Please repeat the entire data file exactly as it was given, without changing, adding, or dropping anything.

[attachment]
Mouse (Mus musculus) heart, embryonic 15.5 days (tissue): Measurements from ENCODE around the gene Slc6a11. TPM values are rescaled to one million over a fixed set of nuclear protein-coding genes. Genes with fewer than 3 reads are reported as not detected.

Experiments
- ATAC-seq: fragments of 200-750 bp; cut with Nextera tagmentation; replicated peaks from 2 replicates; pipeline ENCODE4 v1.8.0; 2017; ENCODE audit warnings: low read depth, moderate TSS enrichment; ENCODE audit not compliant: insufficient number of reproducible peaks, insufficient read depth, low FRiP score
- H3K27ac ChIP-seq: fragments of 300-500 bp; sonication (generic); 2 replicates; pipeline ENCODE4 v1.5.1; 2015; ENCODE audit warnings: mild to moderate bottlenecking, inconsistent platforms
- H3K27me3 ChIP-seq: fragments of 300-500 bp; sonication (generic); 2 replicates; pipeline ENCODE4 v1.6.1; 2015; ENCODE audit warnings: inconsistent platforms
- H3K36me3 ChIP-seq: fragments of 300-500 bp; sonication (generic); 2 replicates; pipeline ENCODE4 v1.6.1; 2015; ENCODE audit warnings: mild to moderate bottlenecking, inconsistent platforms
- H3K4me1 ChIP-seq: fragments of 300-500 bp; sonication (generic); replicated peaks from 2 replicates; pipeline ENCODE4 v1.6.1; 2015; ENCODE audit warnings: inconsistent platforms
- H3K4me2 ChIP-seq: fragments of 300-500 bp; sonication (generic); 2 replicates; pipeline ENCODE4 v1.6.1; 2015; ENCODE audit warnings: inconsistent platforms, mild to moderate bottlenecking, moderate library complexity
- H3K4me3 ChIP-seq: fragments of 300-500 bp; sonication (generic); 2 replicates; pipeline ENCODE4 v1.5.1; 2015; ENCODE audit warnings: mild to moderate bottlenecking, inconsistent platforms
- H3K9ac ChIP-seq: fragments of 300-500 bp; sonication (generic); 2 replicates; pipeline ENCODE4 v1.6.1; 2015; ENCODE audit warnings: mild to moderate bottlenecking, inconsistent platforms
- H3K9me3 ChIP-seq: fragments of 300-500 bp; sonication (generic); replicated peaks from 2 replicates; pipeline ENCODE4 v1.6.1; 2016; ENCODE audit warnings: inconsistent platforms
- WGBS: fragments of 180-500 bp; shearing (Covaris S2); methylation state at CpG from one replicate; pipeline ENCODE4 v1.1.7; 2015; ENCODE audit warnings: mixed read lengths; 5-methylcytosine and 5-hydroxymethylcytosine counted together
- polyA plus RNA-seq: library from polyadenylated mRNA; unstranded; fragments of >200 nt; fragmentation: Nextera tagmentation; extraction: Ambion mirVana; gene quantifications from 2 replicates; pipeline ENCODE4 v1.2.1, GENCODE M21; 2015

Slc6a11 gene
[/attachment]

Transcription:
Mouse (Mus musculus) heart, embryonic 15.5 days (tissue): Measurements from ENCODE around the gene Slc6a11. TPM values are rescaled to one million over a fixed set of nuclear protein-coding genes. Genes with fewer than 3 reads are reported as not detected.

Experiments
- ATAC-seq: fragments of 200-750 bp; cut with Nextera tagmentation; replicated peaks from 2 replicates; pipeline ENCODE4 v1.8.0; 2017; ENCODE audit warnings: low read depth, moderate TSS enrichment; ENCODE audit not compliant: insufficient number of reproducible peaks, insufficient read depth, low FRiP score
- H3K27ac ChIP-seq: fragments of 300-500 bp; sonication (generic); 2 replicates; pipeline ENCODE4 v1.5.1; 2015; ENCODE audit warnings: mild to moderate bottlenecking, inconsistent platforms
- H3K27me3 ChIP-seq: fragments of 300-500 bp; sonication (generic); 2 replicates; pipeline ENCODE4 v1.6.1; 2015; ENCODE audit warnings: inconsistent platforms
- H3K36me3 ChIP-seq: fragments of 300-500 bp; sonication (generic); 2 replicates; pipeline ENCODE4 v1.6.1; 2015; ENCODE audit warnings: mild to moderate bottlenecking, inconsistent platforms
- H3K4me1 ChIP-seq: fragments of 300-500 bp; sonication (generic); replicated peaks from 2 replicates; pipeline ENCODE4 v1.6.1; 2015; ENCODE audit warnings: inconsistent platforms
- H3K4me2 ChIP-seq: fragments of 300-500 bp; sonication (generic); 2 replicates; pipeline ENCODE4 v1.6.1; 2015; ENCODE audit warnings: inconsistent platforms, mild to moderate bottlenecking, moderate library complexity
- H3K4me3 ChIP-seq: fragments of 300-500 bp; sonication (generic); 2 replicates; pipeline ENCODE4 v1.5.1; 2015; ENCODE audit warnings: mild to moderate bottlenecking, inconsistent platforms
- H3K9ac ChIP-seq: fragments of 300-500 bp; sonication (generic); 2 replicates; pipeline ENCODE4 v1.6.1; 2015; ENCODE audit warnings: mild to moderate bottlenecking, inconsistent platforms
- H3K9me3 ChIP-seq: fragments of 300-500 bp; sonication (generic); replicated peaks from 2 replicates; pipeline ENCODE4 v1.6.1; 2016; ENCODE audit warnings: inconsistent platforms
- WGBS: fragments of 180-500 bp; shearing (Covaris S2); methylation state at CpG from one replicate; pipeline ENCODE4 v1.1.7; 2015; ENCODE audit warnings: mixed read lengths; 5-methylcytosine and 5-hydroxymethylcytosine counted together
- polyA plus RNA-seq: library from polyadenylated mRNA; unstranded; fragments of >200 nt; fragmentation: Nextera tagmentation; extraction: Ambion mirVana; gene quantifications from 2 replicates; pipeline ENCODE4 v1.2.1, GENCODE M21; 2015

Slc6a11 gene